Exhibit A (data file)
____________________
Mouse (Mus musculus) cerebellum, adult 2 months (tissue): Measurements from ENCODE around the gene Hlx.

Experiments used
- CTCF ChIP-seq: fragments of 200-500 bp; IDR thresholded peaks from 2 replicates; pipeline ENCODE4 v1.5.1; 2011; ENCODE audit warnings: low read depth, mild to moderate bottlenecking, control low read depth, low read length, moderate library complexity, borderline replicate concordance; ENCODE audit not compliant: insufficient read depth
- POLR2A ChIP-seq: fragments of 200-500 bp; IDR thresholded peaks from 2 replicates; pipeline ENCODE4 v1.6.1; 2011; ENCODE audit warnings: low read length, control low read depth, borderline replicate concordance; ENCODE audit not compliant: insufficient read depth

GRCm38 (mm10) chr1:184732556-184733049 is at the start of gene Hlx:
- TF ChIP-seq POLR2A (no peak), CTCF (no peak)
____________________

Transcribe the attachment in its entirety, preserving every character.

Mouse (Mus musculus) cerebellum, adult 2 months (tissue): Measurements from ENCODE around the gene Hlx.

Experiments used
- CTCF ChIP-seq: fragments of 200-500 bp; IDR thresholded peaks from 2 replicates; pipeline ENCODE4 v1.5.1; 2011; ENCODE audit warnings: low read depth, mild to moderate bottlenecking, control low read depth, low read length, moderate library complexity, borderline replicate concordance; ENCODE audit not compliant: insufficient read depth
- POLR2A ChIP-seq: fragments of 200-500 bp; IDR thresholded peaks from 2 replicates; pipeline ENCODE4 v1.6.1; 2011; ENCODE audit warnings: low read length, control low read depth, borderline replicate concordance; ENCODE audit not compliant: insufficient read depth

GRCm38 (mm10) chr1:184732556-184733049 is at the start of gene Hlx:
- TF ChIP-seq POLR2A (no peak), CTCF (no peak)